What Is Considered Normal Wear and Tear?

“Normal wear and tear” is a term that gets tossed around frequently in the apartment rental world, but there is a lot of confusion around what it actually means and how it applies to landlords. This is because it’s a notoriously slippery concept to pin down, and the legal definition actually varies state-by-state. In order to clear things up, we go over the wear and tear definition along with specific examples for what is considered normal wear and tear.

In addition to reading this article, be sure to check out your state-specific landlord-tenant laws for more information about normal wear and tear definitions in your area.

What is Normal Wear and Tear?

Wear and tear is defined as “damage or deterioration resulting from ordinary use; normal depreciation” according to Dictionary.com. In simpler terms, it’s the damage that happens from everyday use over time. Examples of this would include car tires that need to be replaced every few years or shirts that get worn out after years of laundry cycles.

woman holding sign with wear and tear definition

So, why is this relevant to landlords? It’s because, by law, landlords cannot hold tenants responsible for damages from what is considered normal wear and tear. Landlords are not able to withhold part or all of a tenant’s security deposit to repair items in the unit that have simply worn down with time. To be classified as normal wear and tear, the damage should be correlated to normal, everyday use. To be classified beyond normal wear and tear, the damage must be caused by irresponsible actions by the tenants, whether intentional or unintentional.

Normal Wear and Tear Examples vs Tenant Damages

Though this may seem like a simple enough concept, actually differentiating between normal wear and tear and tenant damages in real situations can be a bit trickier. The type of damage also informs how long a landlord has to fix something; you can learn more about that in our article here. In order to help you spot the difference, we’ve outlined several common examples.

  • Carpets: Carpets naturally get worn, thin, and dirty as many people walk over them every day. If you notice that the carpets are looking ragged enough to be replaced, that would be your responsibility as a landlord to pay for the replacement. However, if you install brand new carpets and they’re completely stained and gross by the end of the tenancy, then you would have a good case for taking funds from the tenant’s security deposit to clean them.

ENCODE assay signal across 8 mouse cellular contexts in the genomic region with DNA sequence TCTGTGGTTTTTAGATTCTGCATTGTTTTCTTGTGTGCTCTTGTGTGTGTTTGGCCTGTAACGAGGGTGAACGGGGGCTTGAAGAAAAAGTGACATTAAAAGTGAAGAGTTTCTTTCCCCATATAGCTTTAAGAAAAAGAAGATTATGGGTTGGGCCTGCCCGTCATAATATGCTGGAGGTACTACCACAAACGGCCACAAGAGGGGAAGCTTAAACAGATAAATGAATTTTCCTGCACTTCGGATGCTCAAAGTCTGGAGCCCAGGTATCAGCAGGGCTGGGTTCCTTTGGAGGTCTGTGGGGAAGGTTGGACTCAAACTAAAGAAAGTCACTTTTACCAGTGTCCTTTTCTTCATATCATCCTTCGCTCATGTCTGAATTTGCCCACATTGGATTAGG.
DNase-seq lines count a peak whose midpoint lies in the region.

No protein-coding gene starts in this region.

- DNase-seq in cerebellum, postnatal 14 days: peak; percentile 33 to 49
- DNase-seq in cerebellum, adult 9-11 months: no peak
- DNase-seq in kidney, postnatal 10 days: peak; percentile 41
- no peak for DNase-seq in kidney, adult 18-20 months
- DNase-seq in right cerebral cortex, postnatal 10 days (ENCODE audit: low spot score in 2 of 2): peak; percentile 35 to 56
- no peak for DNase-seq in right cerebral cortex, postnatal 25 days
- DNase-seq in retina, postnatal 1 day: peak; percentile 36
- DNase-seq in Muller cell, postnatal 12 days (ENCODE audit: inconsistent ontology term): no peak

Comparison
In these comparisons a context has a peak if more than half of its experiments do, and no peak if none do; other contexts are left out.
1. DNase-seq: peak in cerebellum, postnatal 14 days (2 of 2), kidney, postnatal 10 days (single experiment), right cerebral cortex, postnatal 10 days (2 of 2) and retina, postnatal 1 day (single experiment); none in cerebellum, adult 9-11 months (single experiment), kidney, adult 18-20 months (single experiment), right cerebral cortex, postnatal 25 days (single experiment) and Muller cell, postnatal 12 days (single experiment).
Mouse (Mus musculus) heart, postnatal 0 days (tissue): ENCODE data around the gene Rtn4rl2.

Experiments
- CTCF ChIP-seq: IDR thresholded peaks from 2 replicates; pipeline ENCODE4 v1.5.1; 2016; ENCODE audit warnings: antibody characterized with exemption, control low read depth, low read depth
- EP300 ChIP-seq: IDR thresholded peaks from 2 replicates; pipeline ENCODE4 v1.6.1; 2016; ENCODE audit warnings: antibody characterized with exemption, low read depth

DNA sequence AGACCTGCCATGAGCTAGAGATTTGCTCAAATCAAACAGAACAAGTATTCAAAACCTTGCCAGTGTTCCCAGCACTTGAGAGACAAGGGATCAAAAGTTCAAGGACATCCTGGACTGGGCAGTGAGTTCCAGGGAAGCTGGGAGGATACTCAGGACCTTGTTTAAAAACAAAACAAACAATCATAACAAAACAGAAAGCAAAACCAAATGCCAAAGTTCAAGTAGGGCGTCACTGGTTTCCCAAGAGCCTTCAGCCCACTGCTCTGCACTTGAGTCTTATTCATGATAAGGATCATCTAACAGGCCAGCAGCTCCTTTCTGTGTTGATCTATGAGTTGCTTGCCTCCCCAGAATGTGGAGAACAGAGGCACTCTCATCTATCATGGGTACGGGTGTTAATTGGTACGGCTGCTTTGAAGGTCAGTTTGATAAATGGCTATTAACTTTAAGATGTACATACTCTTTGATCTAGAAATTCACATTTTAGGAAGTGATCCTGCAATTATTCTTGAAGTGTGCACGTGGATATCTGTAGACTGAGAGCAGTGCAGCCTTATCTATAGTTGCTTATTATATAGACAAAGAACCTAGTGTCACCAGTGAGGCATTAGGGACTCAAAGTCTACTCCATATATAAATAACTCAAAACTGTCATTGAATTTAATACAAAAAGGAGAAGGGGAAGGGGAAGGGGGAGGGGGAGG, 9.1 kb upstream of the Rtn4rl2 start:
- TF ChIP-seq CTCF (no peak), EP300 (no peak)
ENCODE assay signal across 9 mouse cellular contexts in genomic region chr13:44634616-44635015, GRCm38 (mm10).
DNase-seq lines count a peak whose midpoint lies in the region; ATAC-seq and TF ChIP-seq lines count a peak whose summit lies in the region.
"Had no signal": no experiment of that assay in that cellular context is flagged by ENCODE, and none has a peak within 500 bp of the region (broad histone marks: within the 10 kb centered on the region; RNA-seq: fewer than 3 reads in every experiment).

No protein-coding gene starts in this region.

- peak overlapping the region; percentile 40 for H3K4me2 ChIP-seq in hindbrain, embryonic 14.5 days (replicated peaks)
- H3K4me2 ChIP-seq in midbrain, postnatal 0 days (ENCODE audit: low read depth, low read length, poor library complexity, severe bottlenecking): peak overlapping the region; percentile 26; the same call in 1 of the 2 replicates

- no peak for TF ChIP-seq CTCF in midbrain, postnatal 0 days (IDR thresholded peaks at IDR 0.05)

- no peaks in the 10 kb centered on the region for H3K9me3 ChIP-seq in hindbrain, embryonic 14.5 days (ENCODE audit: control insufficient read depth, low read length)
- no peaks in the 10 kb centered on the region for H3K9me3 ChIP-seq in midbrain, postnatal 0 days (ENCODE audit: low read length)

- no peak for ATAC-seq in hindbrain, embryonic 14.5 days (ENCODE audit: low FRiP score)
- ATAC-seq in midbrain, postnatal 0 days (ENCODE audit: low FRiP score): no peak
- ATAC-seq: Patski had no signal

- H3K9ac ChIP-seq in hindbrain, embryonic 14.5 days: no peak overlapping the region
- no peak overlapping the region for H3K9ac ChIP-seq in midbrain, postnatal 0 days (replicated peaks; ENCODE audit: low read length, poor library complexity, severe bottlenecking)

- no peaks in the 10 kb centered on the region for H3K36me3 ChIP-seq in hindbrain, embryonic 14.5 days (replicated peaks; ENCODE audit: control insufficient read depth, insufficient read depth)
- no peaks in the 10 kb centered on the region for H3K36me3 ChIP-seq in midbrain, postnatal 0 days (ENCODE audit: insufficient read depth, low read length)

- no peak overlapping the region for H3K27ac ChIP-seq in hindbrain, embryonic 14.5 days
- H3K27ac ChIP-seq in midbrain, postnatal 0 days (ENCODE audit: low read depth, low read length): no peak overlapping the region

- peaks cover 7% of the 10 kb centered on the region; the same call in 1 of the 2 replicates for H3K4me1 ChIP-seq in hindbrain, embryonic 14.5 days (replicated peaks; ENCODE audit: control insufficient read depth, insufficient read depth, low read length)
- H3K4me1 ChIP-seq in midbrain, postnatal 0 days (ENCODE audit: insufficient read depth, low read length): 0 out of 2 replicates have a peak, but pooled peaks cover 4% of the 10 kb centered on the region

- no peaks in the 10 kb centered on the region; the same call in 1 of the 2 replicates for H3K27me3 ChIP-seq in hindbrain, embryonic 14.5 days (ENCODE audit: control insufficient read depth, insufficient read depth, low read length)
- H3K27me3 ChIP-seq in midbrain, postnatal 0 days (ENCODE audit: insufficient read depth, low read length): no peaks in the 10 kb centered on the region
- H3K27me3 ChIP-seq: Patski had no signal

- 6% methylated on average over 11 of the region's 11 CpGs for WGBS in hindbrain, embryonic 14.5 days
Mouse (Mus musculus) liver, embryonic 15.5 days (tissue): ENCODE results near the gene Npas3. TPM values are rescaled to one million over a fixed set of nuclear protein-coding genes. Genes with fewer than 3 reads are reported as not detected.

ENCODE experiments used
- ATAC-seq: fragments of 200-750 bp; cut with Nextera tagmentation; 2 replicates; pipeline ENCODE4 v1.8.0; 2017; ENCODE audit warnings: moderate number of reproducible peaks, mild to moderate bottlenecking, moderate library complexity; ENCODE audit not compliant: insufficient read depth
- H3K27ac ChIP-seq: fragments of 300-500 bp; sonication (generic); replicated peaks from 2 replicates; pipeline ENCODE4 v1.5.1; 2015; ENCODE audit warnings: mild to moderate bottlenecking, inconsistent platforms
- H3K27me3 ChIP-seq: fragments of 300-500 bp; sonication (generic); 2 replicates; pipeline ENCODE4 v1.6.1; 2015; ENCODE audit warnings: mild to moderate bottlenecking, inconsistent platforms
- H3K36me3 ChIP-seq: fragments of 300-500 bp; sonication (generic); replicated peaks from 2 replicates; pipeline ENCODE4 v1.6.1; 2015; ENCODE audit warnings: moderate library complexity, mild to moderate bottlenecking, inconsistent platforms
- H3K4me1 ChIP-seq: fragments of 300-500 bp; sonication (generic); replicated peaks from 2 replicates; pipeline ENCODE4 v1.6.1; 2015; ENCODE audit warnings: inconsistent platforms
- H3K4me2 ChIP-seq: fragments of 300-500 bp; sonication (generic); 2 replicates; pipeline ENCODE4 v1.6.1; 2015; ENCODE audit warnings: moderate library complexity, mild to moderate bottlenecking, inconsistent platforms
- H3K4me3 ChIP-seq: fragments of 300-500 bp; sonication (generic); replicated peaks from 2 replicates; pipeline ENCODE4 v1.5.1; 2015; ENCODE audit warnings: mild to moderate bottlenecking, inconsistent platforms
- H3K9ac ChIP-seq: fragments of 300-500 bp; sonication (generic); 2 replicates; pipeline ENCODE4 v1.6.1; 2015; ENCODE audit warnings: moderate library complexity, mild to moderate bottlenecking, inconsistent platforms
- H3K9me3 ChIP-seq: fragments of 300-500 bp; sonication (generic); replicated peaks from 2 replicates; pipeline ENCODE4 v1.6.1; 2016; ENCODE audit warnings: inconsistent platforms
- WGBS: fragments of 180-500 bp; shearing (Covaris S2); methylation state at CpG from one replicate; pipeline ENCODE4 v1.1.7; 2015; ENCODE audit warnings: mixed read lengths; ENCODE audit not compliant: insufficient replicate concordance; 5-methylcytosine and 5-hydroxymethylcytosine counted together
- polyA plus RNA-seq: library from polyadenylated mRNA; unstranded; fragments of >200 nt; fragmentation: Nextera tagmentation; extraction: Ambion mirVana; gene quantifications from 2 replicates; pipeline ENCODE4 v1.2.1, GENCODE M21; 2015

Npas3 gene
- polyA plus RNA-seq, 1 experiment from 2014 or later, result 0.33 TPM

• Paint: The same holds true with painted walls inside the unit. The paint will naturally chip over the years and may get discolored due to steam from cooking. It’s your job to maintain the unit in good condition, and re-painting every couple of years is usually a part of this. Paint could only be charged as tenant damages if there are significant scratches and chips due to deliberate damage.
  • Appliances: Once again, appliances have a limited lifespan, and items like the fridge, dishwasher, and stove will likely need to be replaced after a number of years. If the stove stops lighting one day and can’t be fixed, you as the landlord will have to provide a new one in order to keep the unit in fit living condition. If the tenant moves out and all the shelves in the refrigerator are smashed, then you can safely assume this was tenant-inflicted damage and charge them to replace the appliance.

Below are several more examples of normal wear and tear vs tenant damages:

wear and tear checklist

Maintaining Wear and Tear Paperwork

If landlords do find themselves in the situation of needing to deduct from the security deposit to pay for tenant damages, they should be sure to specifically document each damage for the tenant to review. Ultimately, you need to ensure you are following all local laws in regard to a security deposit before you take any drastic measures. If a tenant has damaged your property and you need to retain some of their deposit, it is important that you create an itemized and detailed list demonstrating why you kept the amount you did.

This security deposit settlement form should start with the total amount you received from the tenant, with every deduction listed below along with the final balance owed to the tenant. Items on the list might include the following:

  • Pet damages
  • Major repairs
  • Extra cleaning costs
  • Painting
  • Missing fixtures or appliances
  • Damaged fixtures or appliances
  • Unpaid rent

illustration of clipboard describing landlord inspections

In order to make sure both the tenant and landlord are on the same page about damages owed that can’t be attributed to normal wear and tear, landlords should always conduct a move-out inspection with the tenant. During the inspection, landlords can point out all the damages that will be deducted so the tenant is aware and has time to fix them if they can.

In order to really cover your bases, landlords should also be doing periodic inspections of the unit every 3-6 months. This way you can catch any critical repairs that the tenant may not be reporting, as well as document the overall condition of the unit to determine whether damages can be attributed to normal wear and tear or if they were caused by the tenant.

Take a look at our printable rental inspection checklists for move-out, move-in, and periodic inspection forms.

In addition to properly documenting damages and repairs, landlords should also do their best to prevent any excessive damage to their rental units by screening tenants for any red flags in their renting history. This can be done as part of the rental application process. Visit TurboTenant for more landlord tips, tricks, and advice for everyday situations.

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